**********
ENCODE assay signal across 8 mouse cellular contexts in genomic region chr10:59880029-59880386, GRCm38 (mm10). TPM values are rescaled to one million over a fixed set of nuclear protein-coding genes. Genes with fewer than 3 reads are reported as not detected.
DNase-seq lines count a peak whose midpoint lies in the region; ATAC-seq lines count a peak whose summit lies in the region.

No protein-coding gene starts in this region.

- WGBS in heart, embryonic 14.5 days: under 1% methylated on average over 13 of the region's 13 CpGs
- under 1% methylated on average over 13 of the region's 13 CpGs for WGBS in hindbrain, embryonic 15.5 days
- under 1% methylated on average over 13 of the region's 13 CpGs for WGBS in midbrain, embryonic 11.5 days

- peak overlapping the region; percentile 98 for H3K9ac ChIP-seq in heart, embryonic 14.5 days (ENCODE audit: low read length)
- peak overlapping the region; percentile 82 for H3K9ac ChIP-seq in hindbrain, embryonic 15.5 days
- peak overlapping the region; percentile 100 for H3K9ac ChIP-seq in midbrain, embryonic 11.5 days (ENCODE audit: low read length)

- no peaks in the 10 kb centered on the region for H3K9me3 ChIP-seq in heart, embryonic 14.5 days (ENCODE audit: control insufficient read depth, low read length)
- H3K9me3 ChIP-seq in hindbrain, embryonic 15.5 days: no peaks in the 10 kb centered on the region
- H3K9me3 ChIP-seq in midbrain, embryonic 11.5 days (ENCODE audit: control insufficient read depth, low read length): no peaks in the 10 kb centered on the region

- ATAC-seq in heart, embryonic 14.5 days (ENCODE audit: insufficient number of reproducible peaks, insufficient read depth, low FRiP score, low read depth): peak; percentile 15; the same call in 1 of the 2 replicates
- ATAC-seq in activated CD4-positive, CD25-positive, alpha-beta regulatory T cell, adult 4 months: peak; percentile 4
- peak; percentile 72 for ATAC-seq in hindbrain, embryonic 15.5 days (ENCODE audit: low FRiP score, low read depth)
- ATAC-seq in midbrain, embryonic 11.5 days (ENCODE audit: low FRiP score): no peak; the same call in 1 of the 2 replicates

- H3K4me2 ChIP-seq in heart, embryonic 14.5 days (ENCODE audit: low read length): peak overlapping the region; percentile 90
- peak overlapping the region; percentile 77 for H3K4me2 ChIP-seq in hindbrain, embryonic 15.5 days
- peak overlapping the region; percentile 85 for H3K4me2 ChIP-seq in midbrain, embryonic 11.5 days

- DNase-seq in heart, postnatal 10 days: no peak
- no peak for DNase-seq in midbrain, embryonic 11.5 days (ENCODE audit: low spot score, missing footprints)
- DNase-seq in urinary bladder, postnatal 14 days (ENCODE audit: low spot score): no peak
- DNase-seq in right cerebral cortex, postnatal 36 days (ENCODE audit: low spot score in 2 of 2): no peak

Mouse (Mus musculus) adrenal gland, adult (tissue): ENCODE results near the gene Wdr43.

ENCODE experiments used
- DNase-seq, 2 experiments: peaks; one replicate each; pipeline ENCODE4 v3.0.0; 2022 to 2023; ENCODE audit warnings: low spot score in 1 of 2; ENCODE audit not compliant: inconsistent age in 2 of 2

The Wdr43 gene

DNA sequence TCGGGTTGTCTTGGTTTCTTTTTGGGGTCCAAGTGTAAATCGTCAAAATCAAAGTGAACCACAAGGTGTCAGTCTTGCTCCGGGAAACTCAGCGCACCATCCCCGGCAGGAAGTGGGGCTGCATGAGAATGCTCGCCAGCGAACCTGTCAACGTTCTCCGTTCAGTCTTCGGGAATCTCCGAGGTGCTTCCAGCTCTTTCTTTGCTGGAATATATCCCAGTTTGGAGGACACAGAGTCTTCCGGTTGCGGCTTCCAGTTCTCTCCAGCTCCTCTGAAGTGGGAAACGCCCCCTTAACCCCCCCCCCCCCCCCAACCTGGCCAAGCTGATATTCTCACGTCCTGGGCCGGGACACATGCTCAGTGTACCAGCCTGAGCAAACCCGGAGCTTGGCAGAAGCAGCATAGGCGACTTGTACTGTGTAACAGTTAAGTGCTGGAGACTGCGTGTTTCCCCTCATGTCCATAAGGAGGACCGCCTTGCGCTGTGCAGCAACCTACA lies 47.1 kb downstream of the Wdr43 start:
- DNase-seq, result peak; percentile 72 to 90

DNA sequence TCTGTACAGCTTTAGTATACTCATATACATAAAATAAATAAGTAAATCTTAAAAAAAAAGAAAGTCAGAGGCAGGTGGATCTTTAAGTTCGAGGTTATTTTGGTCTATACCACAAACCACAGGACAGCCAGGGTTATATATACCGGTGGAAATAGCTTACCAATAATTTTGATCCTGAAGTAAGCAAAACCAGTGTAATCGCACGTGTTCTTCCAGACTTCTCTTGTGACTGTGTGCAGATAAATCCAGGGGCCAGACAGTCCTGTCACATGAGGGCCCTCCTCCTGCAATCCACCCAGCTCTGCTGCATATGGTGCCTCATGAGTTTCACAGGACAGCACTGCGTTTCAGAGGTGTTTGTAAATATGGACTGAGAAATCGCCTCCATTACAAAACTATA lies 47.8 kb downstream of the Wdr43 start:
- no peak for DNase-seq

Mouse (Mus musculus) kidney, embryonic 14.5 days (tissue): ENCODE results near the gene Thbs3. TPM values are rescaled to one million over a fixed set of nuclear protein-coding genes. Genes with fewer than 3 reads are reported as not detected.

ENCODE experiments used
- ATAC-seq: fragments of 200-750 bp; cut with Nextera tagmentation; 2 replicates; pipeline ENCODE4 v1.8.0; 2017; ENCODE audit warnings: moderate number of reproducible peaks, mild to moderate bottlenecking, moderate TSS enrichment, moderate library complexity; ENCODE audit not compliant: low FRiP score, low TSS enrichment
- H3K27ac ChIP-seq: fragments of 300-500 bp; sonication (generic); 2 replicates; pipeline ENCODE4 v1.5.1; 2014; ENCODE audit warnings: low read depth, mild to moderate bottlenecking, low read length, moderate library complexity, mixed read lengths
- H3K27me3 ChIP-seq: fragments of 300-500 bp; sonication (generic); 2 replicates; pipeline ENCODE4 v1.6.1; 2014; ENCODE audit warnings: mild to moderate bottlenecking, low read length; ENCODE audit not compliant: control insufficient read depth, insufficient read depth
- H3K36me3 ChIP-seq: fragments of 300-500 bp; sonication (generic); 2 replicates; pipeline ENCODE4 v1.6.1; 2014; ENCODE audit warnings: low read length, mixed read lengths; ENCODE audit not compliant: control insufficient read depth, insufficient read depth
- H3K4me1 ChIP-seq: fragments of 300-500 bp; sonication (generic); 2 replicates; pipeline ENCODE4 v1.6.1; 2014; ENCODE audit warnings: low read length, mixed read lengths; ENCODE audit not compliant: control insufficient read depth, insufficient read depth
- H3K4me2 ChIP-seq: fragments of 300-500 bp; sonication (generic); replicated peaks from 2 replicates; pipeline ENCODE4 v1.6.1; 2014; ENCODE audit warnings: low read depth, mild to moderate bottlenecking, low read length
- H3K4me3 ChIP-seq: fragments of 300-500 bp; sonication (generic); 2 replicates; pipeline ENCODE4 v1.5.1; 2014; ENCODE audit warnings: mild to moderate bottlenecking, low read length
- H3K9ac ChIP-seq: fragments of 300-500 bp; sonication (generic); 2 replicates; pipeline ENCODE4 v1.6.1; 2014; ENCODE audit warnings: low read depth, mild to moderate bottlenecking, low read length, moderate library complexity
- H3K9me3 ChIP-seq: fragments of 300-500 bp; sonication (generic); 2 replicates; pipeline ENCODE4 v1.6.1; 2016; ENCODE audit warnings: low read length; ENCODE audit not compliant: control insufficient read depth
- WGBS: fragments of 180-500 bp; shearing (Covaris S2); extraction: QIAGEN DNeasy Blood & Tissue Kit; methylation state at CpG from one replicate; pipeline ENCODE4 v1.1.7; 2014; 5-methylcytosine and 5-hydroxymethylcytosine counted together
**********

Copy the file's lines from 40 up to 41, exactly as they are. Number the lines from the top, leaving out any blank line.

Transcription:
- H3K4me3 ChIP-seq: fragments of 300-500 bp; sonication (generic); 2 replicates; pipeline ENCODE4 v1.5.1; 2014; ENCODE audit warnings: mild to moderate bottlenecking, low read length
- H3K9ac ChIP-seq: fragments of 300-500 bp; sonication (generic); 2 replicates; pipeline ENCODE4 v1.6.1; 2014; ENCODE audit warnings: low read depth, mild to moderate bottlenecking, low read length, moderate library complexity